At the pre festival press conference the Telluride directors said that they didn't have a viable print of this film due to a screw up by the producers and so it was being scratched from the festival. Somehow someone came through and a Monday showing appeared on the schedule. This film is a historical recreation of the conspiracy that led to the death of 17 people at the bombing of a bank in Milan, Italy in 1969. On imdb the title is listed as Piazza Fontana: The Italian Conspiracy. The bombing event led to a period of chaos in Italy and has long been a sore point in the Italian psyche. The official story is that a left wing Anarchist group was responsible. It took 40 years to get the facts released to the public and the true story differs significantly from the official story. Refer to the above list of unofficial festival themes for the answer.
This film is very dense with characters and intersecting and overlapping story lines that would be hard to follow even if it were in English. Much easier of course for Italian speakers who are familiar with the story. This and the lack of courage amongst US film distributers that was mentioned by the Telluride festival board member prior to the film will likely keep it away from theaters near you. If you do manage to find it on disc you'll see some lovely night time photography and excellent acting (the film has won many awards for acting at other festivals) and learn some history.
If Piazza Fontana was the eventual reveal of the inner workings of a covert plot to control a population, The Gatekeepers promised to be an even deeper look into these covert methods. That's what was promised by the blurb in the festival film guide anyway. In reality it was a series of talking heads revealing not much new. The population in this case is the Palestinians living in The West Bank. The talking heads are former leaders of the Israeli intelligence organization the Shin Bet. They list some details of many operations, mostly assassinations, which they carried out against various alleged terrorists. There is a small amount of hand wringing over civilian casualties from these adventures but that is about all that is new here. This film was picked up by Sony Pictures Classics so it should play at some theaters, not necessarily near you but in any case you won't be missing much.
This is the second Palme d'Or winner in three years for Austrian director Michael Haneke. The last was 2009's The White Ribbon. In this film Haneke reduces the focus down to the apartment of an aging couple and their last days. There was every expectation that this would be a 10-hanky movie and indeed there was some crying in the audience, but the pace was so deliberate and loving the overall feeling is one of peace rather than loss. The couple is played by 85 year old Emmanuelle Riva (Anne) and 82 year old Jean-Louis Trintignant (Georges) who so wonderfully played the judge in Krzysztof Kieslowski's Three Colors: Red. The couple is thoroughly enjoying their retirement from teaching piano with their former students now enjoying success of their own. The end begins when Anne quietly suffers a stroke during breakfast. The film takes us through the long long process of subsequent strokes and her decline with Georges caring for her along the way. Everyone should see this film.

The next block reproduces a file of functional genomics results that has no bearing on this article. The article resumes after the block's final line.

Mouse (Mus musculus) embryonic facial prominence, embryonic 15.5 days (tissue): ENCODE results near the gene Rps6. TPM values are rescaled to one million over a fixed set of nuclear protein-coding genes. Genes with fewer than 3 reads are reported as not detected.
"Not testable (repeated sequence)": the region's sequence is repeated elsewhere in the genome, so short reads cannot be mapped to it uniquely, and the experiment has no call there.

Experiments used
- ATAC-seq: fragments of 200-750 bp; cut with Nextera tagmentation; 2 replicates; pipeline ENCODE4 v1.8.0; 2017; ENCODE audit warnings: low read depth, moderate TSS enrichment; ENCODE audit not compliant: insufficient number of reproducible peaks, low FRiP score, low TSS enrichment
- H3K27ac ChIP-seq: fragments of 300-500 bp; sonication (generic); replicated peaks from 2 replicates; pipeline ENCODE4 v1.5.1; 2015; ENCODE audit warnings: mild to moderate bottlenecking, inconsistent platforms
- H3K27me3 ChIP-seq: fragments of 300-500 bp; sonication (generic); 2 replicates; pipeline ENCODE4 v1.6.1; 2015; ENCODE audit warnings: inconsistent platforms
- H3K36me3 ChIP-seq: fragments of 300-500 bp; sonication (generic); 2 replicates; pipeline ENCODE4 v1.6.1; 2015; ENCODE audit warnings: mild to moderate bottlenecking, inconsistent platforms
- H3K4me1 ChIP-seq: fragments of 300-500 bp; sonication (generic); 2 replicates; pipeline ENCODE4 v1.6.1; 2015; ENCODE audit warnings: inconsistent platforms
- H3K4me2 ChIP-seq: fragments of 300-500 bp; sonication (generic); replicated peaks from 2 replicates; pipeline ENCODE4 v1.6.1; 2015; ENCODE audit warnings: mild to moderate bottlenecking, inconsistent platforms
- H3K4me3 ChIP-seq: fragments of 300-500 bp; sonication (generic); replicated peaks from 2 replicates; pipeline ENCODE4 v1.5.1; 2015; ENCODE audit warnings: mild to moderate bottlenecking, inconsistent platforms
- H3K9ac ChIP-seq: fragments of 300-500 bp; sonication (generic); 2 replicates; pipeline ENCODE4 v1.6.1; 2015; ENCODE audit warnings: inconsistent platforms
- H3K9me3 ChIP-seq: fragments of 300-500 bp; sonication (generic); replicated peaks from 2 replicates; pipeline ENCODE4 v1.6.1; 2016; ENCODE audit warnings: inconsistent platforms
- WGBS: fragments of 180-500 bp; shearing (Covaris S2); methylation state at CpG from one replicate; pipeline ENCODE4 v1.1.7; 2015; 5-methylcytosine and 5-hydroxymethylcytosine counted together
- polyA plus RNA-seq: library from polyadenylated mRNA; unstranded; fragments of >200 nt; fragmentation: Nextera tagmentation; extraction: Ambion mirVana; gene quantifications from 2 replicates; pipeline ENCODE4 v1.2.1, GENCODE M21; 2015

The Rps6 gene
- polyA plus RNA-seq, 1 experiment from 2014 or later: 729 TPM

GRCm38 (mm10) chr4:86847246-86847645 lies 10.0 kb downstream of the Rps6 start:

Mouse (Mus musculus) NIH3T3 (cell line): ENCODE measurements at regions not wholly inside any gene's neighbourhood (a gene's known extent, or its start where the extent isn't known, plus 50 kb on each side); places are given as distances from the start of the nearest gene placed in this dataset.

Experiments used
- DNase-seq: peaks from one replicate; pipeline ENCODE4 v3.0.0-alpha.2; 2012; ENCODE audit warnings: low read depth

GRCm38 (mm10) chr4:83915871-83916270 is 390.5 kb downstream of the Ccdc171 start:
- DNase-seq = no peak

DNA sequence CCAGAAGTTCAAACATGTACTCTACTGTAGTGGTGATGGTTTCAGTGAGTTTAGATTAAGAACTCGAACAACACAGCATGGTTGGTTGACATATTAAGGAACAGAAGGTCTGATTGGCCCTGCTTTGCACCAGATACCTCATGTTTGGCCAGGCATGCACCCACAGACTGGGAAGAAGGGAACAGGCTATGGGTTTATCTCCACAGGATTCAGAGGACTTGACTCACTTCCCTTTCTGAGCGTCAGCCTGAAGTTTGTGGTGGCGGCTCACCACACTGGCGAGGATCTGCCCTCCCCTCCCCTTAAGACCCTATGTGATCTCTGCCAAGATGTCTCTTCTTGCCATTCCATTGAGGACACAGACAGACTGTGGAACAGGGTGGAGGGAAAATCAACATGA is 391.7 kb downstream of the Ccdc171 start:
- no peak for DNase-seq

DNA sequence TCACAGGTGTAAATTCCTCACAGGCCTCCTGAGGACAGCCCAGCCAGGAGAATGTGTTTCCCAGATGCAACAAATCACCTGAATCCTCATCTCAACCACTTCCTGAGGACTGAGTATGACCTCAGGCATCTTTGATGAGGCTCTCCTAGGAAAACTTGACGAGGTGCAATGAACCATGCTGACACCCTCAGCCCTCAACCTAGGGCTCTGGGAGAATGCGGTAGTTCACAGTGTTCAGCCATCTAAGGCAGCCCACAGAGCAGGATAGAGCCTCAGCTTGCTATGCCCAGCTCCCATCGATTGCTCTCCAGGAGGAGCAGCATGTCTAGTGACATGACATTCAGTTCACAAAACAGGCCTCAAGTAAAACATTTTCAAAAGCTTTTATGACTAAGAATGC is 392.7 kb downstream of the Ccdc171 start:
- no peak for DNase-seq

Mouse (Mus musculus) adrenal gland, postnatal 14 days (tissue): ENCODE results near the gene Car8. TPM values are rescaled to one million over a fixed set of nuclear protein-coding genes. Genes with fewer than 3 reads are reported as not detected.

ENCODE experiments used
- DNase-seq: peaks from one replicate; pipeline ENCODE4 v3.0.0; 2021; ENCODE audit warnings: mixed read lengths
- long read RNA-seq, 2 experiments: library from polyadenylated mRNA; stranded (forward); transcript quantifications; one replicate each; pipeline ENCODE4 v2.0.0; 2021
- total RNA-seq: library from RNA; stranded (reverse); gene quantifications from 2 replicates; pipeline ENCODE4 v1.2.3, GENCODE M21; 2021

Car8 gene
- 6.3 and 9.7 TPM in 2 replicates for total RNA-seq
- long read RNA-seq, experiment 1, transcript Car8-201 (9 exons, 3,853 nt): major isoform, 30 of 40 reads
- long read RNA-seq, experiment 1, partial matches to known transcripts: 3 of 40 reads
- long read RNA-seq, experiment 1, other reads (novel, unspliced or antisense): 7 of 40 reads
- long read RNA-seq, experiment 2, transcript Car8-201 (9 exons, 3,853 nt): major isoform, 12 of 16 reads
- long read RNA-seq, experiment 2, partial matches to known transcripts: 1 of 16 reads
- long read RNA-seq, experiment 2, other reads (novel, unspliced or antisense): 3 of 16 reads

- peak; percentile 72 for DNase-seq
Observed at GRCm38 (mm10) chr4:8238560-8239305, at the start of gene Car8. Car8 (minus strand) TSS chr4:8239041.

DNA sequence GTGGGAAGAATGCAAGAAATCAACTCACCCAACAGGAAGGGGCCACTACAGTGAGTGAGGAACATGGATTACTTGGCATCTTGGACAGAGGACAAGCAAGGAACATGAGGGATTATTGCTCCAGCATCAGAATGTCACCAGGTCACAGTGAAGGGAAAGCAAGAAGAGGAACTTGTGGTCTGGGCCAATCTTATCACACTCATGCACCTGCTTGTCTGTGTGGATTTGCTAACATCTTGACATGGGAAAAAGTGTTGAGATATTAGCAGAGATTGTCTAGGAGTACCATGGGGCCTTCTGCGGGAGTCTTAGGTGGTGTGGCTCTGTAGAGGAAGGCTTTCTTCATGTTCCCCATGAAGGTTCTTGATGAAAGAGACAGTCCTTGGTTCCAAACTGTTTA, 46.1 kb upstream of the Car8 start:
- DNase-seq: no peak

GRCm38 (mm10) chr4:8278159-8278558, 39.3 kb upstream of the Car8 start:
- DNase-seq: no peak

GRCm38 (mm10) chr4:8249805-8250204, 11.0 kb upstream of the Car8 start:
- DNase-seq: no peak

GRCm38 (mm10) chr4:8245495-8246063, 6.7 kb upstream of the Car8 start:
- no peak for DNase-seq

At Any Price
It's quite unclear why this movie was at Telluride. Certainly the subject matter, a family drama revolving around GMO crops in the Midwest sounds appealing. And the director (Ramin Bahrani, Man Push Cart) is alleged to be.. something. But the script and the execution of both directing and acting in this film fall squarely into B movie territory. I usually avoid giving any spoilers in movie reviews but in this case I'll include this minor one because the best thing I can do for you is keep you from seeing this movie. Dennis Quaid's character, Henry Whipple has been pulling some fast ones as a sales agent for GMO seeds manufactured by Liberty Seeds. Someone in the farming community has tipped off the company to the activity and indeed agents show up and start investigating. Henry's plan to get them to stop? Find out who tipped them off in the first place, talk to that person and convince him or her to "call off the agents". Excuse me, once Monsanto, I mean Liberty, finds some reason to investigate (and they do) you can't "call them off". My head was about to implode as I sat and watched this especially since this was only one of many silly events in this film. The festival was paying tribute to B movie king Roger Corman this year, maybe someone thought this film would be a future so-bad-it's-good classic.
The Iceman (review by Ray Keller):
Everyone handles intense experiences differently. The Iceman is an intense film. In an introductory note read before the showing, director Ariel Vromen wanted the audience to know that it was OK to laugh. Even if nobody else was laughing. The film opens on an awkward, Richard Kuklinski (Michael Shannon of HBO's "Boardwalk Empire") on a first date with Deborah (Winona Ryder). You know from that first meeting that, Kuklinski is a tough guy to get to know, but Deborah is up to the task. Based on the true story of Kuklinski, who local gang boss, Roy Demeo (Ray Liotta), hires as a contract killer, Shannon give a phenomenal, nuanced performance as the unmoving rock of a killer, who doubles as a loving family man with a wife and two daughters living in the suburbs. Although a bit gruesome in places, the film has humorous performances by James Franco, Chris Evans and especially David Schwimmer with a giant cheesy '70s mustache. Overall this is a raucous rollercoaster ride of a film that keeps the audience constantly engaged. Many people at the festival listed this one as their favorite.
Next year's Telluride Film Festival will be the 40th, an extra day will be added in celebration and I can't wait!